9. Process for preparing a poly(ester urethane), comprising
forming a lower molecular weight polyester-prepolymer having a number average molar mass of 1,000 to 8,000 g/mol, wherein 50-99.9% of said lower molecular weight polyester-prepolymer is formed by hydroxy acid monomer units and 50-0.1% of diol monomer units, and
copolymerizing the prepolymer with a monomer containing isocyanate groups in order to form a poly(ester urethane),
wherein in order to provide the polyester-prepolymer with hydroxyl terminal groups the hydroxy acid monomer is copolymerized with a diol,
the hydroxy terminated polyester-prepolymer is copolymerized with diisocyanate at a temperature in the range of about 130 C. to 240 C. for a time period greater then about 30 minutes, and
copolymerization is continued until a poly(ester urethane) is achieved which is essentially free from free isocyanate groups.
10. The process according to claim 9, wherein the amount of the diol is 0.1-10% of the amount of the hydroxy acid monomer and the molar ratio of the hydroxyl and carboxy groups of the monomers which are copolymerized is more than 1.
11. The process according to claim 9 or 10, wherein the molar ratio between the isocyanate groups of the diisocyanate and the hydroxyl groups of the polyester is 0.5-1.5.
12. The process according to claim 11, wherein the molar ratio between the isocyanate groups of the diisocyanate and the hydroxyl groups of the polyester is 0.7-1.2, during copolymerization.
13. The process according to claim 11, wherein the molar ratio between the isocyanate groups of the diisocyanate and the hydroxyl groups of the polyester is over 1.
14. The process according to claim 9, wherein the hydroxyl-terminated polyester is copolymerized with diisocyanate at a temperature in the range of about 130 to 220 C.
15. The process according to claim 9, wherein the copolymerization is continued until the molar mass distribution of the copoly(ester urethane) obtained is at least 2, expressed as the ratio Mw /Mn.
16. The process according to claim 9, wherein a copoly(ester urethane) is prepared having a multimodal molar mass distribution.
17. The process according to claim 9, wherein the copolymerization is carried out as bulk polymerization in melt phase.
18. The process according to claim 9, wherein the diisocyanate used comprises an aliphatic or alicyclic diisocyanate.
19. The process according to claim 9, wherein the polymerization of the polyester is carried out as bulk polymerization in melt phase, the polymerization temperature being gradually raised within the temperature range of 140 to 200 C. at a rate of 5 to 50 C./h and within the temperature range of 200 to 230 C. at a rate of 0 to 30 C./h.
20. The process according to claim 9, wherein the polyester is produced in the presence of a catalyst, the catalyst used being formed by a catalyst suitable also for the polymerization of the polyurethane.
21. The process according to claim 20, wherein the polyesterification catalyst used comprises tin or an alkyl or alkoxy compound of tin.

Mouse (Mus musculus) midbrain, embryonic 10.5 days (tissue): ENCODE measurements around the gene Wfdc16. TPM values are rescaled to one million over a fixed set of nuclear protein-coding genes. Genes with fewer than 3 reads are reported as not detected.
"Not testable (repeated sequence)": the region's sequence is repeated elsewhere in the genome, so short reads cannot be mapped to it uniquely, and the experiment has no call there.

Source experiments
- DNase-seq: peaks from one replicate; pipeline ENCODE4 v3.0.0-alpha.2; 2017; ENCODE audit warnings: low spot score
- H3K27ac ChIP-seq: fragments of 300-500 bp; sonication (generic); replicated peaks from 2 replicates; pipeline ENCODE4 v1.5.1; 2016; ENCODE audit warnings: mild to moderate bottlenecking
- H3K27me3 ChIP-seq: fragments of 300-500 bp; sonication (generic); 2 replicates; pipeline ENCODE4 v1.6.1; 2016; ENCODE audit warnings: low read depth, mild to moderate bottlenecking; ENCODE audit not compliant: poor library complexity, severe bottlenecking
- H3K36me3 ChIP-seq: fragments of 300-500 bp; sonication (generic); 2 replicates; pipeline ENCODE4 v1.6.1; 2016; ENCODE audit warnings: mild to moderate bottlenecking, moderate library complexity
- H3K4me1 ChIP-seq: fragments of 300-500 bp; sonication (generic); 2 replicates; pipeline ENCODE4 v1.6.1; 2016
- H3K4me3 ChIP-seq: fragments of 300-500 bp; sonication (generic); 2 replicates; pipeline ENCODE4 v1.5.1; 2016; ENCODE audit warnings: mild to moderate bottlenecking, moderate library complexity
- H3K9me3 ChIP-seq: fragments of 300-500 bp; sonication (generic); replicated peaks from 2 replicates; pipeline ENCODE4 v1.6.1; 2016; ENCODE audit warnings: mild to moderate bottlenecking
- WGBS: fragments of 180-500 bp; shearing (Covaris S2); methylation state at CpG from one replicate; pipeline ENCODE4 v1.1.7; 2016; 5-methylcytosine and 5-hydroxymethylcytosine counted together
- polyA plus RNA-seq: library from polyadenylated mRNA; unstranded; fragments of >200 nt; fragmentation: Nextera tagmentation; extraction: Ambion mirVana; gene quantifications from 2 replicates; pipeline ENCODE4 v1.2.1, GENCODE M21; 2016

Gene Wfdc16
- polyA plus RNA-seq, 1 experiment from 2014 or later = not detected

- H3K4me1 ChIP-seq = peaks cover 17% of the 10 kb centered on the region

22. The process according to claim 9, wherein water formed during the preparation of the polyester as a condensation product is removed by conducting dry inert gas to the polymer melt under stirring.
23. The process according to claim 9 or 22, wherein reduced pressure is used in order to enhance the removal of the water formed as a condensation product during the preparation of the polyester, the reaction pressure being reduced gradually so that the boiling point of the polymer melt is not exceeded at the prevailing reduced pressure.
24. A polymer blend, comprising: a polymer according to claim 1 mixed with a thermoplastic polymer.
25. The polymer blend according to claim 24, wherein the thermoplastic polymer consists of a polyolefin or a polyester.
26. The poly(ester urethane) of claim 1 or the polymer blend of claim 24 blended with fillers or reinforcing agents.
27. An injection moulded piece or thermoformed or blow moulded package, sack, bag, or bottle formed from the polymer of claim 1.
28. A bag, sack, or film made of paper or cardboard coated with the polymer of claim 1.
29. A fiber or fabric comprising the polymer according to claim 1.
30. A coating or a matrix of controllably released fertilizer or medicine comprising the polymer of claim 1.
31. An expanded polymer foam piece comprising the polymer of claim 1.
32. The poly(ester urethane) according to claim 1, wherein the number average molar mass is 15,000-100,000 and the weight average molar mass is 30,000-600,000.
33. The process according to claim 9, wherein the molar ratio between the isocyanate groups of the diisocyanate and the hydroxyl groups of the polyester is about 1 during copolymerization.
34. The process according to claim 9, wherein the molar ratio between the isocyanate groups of the diisocyanate and the hydroxyl groups of the polyester is about 1.2-1.5.
35. The process to according to claim 9, wherein the hydroxyl-terminated polyester is copolymerized with diisocyanate at a temperature in the range of about 150 to 190 C.